In Montgomery County, hospitals had seen an increased volume of calls after news of the anthrax infections in the area, said Dr. Mark Seigel, president of the Montgomery County Medical Society. The county responded last week by setting up a bioterrorism hot line 240-777-4200 and a triage center.
The District also has set up hot lines for people who suspect they may have been exposed to anthrax. Private practices have not been given any facilities yet to screen for anthrax, said Dr. Robert Carr, who practices in Colmar Manor in Prince George's County.
Dr. Carr said he saw a couple of patients yesterday morning who had been customers at the Brentwood facility in the District and were concerned they were exposed to the disease, and another patient on Friday who works for Mayor Anthony A. Williams and had a skin rash.
The city is now checking postal workers for exposure, but not customers. "There is not a lot we can do right now other than refer them to public health services," he said.
Major medical societies in the area and nationwide already have put out alerts for affiliated physicians with guidelines in case of an outbreak and asking them to warn patients about the indiscriminate use of Cipro.
In an Oct. 18 letter, Dr. E. Anne Peterson, Virginia's health commissioner, urged doctors to refrain from prescribing antibiotics to ward off anthrax.
In Northern Virginia, pharmacists at Giant Food Co., Rite-Aid and CVS say they've seen an increase in Cipro prescriptions.
Along Virginia's East Coast, Giant Food pharmacists filled out 500 Cipro prescriptions last Wednesday, double the number the same time last year, company spokesman Jamie Miller said.
Web sites selling Cipro also have popped up on the Internet where people can easily order the antibiotic. Doctors cautioned against such abuse. "The health department is stockpiling Cipro for exactly such an emergency," said Dr. Winchell.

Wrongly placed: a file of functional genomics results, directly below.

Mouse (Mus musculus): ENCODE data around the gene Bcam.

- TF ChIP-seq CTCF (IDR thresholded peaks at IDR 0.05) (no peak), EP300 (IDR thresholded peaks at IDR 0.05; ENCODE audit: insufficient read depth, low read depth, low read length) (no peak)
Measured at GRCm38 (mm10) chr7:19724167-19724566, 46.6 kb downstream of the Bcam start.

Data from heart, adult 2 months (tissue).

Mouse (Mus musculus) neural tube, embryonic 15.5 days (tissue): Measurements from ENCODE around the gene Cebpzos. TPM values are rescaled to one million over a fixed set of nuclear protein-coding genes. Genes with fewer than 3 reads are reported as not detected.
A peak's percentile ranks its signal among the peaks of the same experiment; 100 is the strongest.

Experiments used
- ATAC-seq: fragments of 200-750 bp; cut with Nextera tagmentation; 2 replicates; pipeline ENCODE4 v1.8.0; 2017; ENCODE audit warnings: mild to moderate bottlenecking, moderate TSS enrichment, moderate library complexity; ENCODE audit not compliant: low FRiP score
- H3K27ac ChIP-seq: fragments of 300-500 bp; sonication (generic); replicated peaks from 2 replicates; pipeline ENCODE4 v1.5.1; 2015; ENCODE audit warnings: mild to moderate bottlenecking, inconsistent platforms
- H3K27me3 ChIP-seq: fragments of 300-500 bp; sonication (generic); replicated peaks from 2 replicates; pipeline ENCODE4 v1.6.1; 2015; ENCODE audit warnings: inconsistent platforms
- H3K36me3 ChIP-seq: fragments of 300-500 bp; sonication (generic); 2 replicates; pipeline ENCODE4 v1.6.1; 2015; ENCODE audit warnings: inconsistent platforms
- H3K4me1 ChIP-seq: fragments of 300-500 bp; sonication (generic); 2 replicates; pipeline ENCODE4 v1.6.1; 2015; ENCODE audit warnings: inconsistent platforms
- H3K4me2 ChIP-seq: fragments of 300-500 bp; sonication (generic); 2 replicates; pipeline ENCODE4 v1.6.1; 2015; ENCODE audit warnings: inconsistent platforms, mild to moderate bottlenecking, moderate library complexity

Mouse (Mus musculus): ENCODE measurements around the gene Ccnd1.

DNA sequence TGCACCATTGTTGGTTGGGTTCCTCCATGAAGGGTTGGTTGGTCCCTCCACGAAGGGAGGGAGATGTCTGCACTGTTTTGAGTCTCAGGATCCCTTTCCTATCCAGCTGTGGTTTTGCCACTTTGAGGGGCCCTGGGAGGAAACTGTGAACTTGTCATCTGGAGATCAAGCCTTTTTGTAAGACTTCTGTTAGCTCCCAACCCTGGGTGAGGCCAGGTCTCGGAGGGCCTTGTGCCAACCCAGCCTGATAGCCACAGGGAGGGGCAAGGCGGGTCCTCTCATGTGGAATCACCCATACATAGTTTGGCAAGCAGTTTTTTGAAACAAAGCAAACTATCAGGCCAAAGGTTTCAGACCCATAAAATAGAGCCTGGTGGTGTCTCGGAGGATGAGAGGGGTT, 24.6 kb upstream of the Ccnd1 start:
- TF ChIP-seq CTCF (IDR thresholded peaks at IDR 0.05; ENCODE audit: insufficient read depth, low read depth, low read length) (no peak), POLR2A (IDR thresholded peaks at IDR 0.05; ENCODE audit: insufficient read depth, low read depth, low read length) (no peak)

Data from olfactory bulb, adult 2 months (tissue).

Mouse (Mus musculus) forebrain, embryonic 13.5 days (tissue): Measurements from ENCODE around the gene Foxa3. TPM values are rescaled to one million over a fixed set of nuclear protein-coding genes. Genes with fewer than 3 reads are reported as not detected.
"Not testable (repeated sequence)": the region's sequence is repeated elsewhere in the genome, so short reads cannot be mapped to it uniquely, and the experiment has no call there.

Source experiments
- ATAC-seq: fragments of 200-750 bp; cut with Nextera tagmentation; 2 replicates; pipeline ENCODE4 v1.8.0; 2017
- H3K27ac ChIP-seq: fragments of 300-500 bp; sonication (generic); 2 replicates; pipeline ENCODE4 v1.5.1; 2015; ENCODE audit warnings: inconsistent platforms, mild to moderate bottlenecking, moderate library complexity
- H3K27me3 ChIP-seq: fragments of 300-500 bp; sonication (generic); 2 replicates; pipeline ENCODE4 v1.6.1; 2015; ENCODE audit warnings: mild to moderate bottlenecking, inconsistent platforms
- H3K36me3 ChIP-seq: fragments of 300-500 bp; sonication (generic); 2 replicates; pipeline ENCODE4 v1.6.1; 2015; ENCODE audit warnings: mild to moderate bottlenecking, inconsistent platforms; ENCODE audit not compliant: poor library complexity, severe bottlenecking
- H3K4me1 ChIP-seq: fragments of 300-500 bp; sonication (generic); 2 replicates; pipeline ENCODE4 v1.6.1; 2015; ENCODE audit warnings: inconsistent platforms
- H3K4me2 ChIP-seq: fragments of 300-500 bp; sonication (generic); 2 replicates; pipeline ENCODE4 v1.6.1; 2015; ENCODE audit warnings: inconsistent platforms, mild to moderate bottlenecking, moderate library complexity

The antibiotic does not prevent anthrax but can only be used to treat it. "If you use it when you do not need, it you may build a resistance to it, or develop an allergy to it," Dr. Seigel said.
Anthrax is caused by a bacterium, Bacillus anthracis. According to the federal Centers for Disease Control and Prevention, there are three types of anthrax infections: pulmonary, cutaneous and gastro-intestinal.
The initial symptoms of pulmonary anthrax infection may resemble a common cold and after several days the symptoms may progress to severe breathing problems and shock. Inhalation anthrax often is fatal.
The intestinal disease form of anthrax may follow the consumption of contaminated food and is characterized by an acute inflammation of the intestinal tract. Initial signs of nausea, loss of appetite, vomiting and fever are followed by abdominal pain, vomiting of blood and severe diarrhea.
The cutaneous form of the disease looks like a swelling on the skin that could be anywhere but often is on the arms or hands. The swelling then develops a central area of ulceration of a depression, and a very dark, blackish-brown scab forms over that central area. It can be painless and sometimes can be accompanied by a fever.
Direct person-to-person spread of anthrax is extremely unlikely, the CDC says.
This article is based in part on wire service reports.